The organisation Persecution Relief, which supports Christians in India, recorded a total of 736 incidents of attacks against Indian Christians in 2017. While the Evangelical Fellowship of India (EFI) recorded 351 hate crimes against Christians during 2017, the authors of its annual report say that figure is not exhaustive, explaining: “Most cases go unreported either because the victim is terrified, or the police, especially in the northern states, just turn a blind eye and refuse to record the mandatory First Information Report.”

Like the Church in Chains report, the EFI report says that non-Hindu communities are being targeted “with impunity”. It lists four murders, 110 incidents of physical violence and arrest, 70 of “threats and harassment”, 64 occasions when worship was forcibly stopped, and 49 cases of Christians being arrested on false charges.

The Kandhamal Massacre

The worst ever anti-Christian violence in India occurred in the Kandhamal district of Orissa state (now Odisha) in 2007 and 2008, when armed Hindu militants killed over 135 Christians, injured more than 18,000, burned hundreds of churches and thousands of homes and left over 55,000 Christians homeless. Many of the Christians were told “convert or die”, sometimes at gunpoint, and the militants bombed three refugee camps.

Communal violence against Christians in Kandhamal district had begun in December 2007 but it intensified in August 2008, following the assassination of a Hindu priest, local leader of the Vishwa Hindu Parishad (World Hindu Council) Swami Laxmanananda Saraswati, and four of his followers. They were killed by Maoist insurgents, but Hindu extremists blamed and targeted Christians.

Most cases relating to the violence were dismissed or resulted in acquittals. Eventually, in November 2012, twelve people were sentenced to six years’ imprisonment for their involvement, while ten others were acquitted. Christians called to give evidence in court were intimidated, and many witnesses were afraid to testify.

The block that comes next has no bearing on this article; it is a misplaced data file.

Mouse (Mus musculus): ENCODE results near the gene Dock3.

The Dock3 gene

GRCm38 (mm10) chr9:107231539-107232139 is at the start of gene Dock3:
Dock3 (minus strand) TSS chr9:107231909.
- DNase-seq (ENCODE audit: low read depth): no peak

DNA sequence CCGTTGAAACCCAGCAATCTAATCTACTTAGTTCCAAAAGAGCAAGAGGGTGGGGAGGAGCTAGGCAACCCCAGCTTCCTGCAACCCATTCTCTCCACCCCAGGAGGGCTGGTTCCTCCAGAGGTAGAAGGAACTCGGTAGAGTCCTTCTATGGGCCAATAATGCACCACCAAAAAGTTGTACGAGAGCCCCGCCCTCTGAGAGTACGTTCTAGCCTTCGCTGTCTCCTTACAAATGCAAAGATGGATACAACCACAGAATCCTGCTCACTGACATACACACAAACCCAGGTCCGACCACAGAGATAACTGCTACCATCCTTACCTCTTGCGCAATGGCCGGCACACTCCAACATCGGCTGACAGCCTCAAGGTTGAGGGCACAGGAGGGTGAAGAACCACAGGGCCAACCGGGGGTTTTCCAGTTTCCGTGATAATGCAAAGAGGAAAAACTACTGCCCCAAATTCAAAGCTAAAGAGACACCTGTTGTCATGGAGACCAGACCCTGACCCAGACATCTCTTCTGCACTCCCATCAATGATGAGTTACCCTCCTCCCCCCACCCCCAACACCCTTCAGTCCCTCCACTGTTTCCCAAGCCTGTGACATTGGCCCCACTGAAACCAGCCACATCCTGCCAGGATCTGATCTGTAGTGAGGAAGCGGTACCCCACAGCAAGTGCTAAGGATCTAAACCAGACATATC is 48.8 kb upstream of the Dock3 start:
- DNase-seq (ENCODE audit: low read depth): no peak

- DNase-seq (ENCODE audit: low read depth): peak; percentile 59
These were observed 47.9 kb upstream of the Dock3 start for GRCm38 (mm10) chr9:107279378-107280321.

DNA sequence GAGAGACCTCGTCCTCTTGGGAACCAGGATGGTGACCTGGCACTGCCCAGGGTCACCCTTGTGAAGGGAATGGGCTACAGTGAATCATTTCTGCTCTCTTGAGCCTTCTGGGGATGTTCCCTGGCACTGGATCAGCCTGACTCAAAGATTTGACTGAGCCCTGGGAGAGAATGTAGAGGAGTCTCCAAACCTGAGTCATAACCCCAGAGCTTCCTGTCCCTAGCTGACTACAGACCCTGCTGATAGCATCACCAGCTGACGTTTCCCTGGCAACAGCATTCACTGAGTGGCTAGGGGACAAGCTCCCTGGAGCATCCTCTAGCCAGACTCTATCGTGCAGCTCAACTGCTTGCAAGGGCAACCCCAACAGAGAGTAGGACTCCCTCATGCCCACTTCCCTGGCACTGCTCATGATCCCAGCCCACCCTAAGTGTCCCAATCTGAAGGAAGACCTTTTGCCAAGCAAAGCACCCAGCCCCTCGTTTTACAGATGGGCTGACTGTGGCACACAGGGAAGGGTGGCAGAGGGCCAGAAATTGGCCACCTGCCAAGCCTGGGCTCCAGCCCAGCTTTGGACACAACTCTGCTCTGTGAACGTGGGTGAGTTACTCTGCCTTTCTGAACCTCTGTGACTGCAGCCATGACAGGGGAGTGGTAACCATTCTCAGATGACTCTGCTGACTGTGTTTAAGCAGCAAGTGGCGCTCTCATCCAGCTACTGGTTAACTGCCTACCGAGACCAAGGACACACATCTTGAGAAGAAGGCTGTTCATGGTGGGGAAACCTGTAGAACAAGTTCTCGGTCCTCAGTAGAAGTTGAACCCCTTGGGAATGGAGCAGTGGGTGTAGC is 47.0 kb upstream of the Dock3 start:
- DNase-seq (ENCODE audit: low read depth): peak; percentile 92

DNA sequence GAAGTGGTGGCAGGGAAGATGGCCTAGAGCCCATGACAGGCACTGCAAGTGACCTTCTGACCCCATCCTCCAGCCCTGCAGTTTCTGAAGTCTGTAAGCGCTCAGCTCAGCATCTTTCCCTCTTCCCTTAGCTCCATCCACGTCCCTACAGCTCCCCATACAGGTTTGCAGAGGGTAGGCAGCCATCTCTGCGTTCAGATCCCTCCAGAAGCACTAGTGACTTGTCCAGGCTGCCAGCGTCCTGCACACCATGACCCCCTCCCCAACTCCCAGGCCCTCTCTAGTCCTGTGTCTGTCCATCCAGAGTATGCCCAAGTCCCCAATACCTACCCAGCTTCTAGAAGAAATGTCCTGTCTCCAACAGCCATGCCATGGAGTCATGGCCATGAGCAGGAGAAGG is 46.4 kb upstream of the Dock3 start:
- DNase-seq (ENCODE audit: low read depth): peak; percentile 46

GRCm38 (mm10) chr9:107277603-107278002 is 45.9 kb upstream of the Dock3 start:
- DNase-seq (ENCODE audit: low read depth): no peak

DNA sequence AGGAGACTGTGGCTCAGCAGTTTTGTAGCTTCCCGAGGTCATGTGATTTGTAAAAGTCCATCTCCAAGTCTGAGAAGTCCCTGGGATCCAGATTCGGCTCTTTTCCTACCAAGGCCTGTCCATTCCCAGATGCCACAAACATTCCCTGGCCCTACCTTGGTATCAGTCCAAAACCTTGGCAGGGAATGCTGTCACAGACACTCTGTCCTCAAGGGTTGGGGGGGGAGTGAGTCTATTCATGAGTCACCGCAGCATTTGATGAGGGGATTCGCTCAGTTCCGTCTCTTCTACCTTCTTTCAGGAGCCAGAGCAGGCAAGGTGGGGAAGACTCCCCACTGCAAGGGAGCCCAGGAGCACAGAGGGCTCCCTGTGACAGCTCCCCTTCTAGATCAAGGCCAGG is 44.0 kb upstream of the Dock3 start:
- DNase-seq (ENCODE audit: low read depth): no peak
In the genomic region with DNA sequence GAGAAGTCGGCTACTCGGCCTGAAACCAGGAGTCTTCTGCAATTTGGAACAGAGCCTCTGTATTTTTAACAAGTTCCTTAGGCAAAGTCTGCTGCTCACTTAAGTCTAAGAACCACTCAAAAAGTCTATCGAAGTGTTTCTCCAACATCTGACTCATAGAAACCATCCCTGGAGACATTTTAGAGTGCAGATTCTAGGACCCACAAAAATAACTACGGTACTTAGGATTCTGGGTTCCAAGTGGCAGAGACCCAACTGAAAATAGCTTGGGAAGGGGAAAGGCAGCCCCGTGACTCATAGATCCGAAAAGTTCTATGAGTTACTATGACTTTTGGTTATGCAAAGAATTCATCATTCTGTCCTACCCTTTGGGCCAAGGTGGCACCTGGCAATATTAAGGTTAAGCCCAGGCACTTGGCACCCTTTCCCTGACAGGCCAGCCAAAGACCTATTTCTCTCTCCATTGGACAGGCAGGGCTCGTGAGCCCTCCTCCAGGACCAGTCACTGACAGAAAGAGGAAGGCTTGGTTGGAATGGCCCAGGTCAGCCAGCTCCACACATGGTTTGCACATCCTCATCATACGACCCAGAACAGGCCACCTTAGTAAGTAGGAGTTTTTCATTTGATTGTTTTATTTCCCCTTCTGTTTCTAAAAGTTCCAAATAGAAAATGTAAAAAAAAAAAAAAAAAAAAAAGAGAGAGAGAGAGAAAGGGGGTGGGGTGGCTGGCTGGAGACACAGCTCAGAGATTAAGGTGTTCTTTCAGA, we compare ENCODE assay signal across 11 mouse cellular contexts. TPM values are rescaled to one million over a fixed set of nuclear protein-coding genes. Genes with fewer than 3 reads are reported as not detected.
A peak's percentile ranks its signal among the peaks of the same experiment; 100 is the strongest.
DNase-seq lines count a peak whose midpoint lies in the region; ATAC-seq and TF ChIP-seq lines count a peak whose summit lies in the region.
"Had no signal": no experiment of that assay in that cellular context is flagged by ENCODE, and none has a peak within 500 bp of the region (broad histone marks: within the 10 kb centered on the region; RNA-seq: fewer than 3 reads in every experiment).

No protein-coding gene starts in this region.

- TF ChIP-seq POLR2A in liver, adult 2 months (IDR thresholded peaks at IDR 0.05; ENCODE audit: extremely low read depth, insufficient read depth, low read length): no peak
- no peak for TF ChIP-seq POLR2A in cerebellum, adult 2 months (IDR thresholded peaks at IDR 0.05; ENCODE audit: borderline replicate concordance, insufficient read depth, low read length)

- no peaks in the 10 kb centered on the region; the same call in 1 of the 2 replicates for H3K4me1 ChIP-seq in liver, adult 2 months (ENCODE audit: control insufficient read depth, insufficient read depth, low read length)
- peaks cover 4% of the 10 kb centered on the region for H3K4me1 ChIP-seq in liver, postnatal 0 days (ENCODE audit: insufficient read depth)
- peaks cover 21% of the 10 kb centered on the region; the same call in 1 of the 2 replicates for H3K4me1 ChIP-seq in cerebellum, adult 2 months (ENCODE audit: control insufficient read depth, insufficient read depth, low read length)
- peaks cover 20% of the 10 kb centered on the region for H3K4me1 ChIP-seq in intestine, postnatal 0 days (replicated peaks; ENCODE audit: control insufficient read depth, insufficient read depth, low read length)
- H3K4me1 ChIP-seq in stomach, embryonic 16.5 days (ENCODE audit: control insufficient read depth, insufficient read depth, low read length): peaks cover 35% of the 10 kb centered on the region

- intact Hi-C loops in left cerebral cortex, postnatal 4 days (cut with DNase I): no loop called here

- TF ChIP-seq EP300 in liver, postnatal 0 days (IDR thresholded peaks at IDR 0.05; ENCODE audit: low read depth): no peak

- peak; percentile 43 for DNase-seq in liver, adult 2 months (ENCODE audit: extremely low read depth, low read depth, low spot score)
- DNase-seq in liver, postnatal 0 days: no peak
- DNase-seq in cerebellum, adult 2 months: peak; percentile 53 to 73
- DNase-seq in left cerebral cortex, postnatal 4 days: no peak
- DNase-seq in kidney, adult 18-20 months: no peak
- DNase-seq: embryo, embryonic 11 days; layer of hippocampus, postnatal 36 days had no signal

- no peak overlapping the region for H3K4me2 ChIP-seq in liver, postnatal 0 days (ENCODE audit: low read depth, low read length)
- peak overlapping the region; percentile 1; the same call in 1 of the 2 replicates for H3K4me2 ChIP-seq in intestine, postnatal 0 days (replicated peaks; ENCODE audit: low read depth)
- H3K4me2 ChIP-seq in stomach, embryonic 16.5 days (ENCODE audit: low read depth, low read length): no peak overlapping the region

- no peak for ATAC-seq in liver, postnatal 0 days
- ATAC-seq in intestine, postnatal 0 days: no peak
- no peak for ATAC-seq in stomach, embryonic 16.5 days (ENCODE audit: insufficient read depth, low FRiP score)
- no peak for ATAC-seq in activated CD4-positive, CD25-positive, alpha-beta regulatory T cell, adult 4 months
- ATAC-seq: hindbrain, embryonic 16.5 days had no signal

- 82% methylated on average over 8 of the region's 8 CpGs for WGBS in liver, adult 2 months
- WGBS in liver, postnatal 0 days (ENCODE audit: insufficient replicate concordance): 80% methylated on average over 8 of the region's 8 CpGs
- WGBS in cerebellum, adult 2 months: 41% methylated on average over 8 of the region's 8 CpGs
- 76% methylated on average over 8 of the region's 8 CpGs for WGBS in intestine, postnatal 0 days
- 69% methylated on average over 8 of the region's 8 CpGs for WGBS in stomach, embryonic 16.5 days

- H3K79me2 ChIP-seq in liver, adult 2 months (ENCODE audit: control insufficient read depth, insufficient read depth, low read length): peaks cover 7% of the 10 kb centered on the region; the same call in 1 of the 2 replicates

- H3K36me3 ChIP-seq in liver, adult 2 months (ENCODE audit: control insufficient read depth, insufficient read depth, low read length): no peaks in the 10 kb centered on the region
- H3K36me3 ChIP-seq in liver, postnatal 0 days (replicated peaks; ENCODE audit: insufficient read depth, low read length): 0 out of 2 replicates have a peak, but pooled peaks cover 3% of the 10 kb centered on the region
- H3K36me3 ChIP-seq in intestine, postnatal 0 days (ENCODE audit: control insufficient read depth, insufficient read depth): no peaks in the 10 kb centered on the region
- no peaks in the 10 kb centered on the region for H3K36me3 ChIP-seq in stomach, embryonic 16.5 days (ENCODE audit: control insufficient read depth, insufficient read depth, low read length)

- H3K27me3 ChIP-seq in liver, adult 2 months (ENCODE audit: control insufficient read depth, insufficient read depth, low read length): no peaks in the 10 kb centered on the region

Seven Christian men were falsely accused of the priest’s murder, and in September 2013 they were convicted and sentenced to life in prison. Two were released on bail in 2019.

Church in Chains in Action

In February 2018, Church in Chains published a report titled “OFFICIAL INDIA: ON THE SIDE OF THE MILITANTS” in response to the upsurge in attacks on Christians in India by Hindu militants. The report, which documents incidents of persecution and contains recommendations for action, was sent to the Indian Ambassador to Ireland, to Simon Coveney (Ireland’s Minister for Foreign Affairs) and to the members of the Oireachtas Joint Committee on Foreign Affairs and Trade, and Defence. The report formed the basis of a meeting with the Joint Committee in March 2018.

India Petition SignatoriesIn January 2019, Church in Chains wrote to the Indian Ambassador to request a meeting to present a petition signed by 17 members of the Oireachtas calling for protection for Indian Christians. In March 2019, a Church in Chains delegation had a meeting at the Indian Embassy to discuss the issue.

In September 2018, Shibu Thomas, founder of Church in Chains partner organisation Persecution Relief visited Ireland to speak at Church in Chains’ annual conference. During his visit, he also met with officials from the Department of Foreign Affairs.

Church in Chains sends aid to Christian victims of militant attacks and has sponsored the operation of a safe-house in Karnataka for pastors and other victims of violent attacks. During the years 2014-2018, over €21,500 of aid was distributed.

Church in Chains also supports the campaign of justice for Christian Dalits – the speaker at our 2014 conference, Dr Joseph D’Souza, is a leader of the Dalit Freedom Network as well as being spokesman for the All India Christian Council and international vice-president of Operation Mobilisation.

(Sources: All India Christian Council/Barnabas/Compass Direct News/Evangelical Fellowship of India/Library of Congress – State Anti-conversion Laws in India/Morning Star News/Open Doors/Operation World/Persecution Relief/Release, Wikipedia/World Watch List/World Watch Monitor)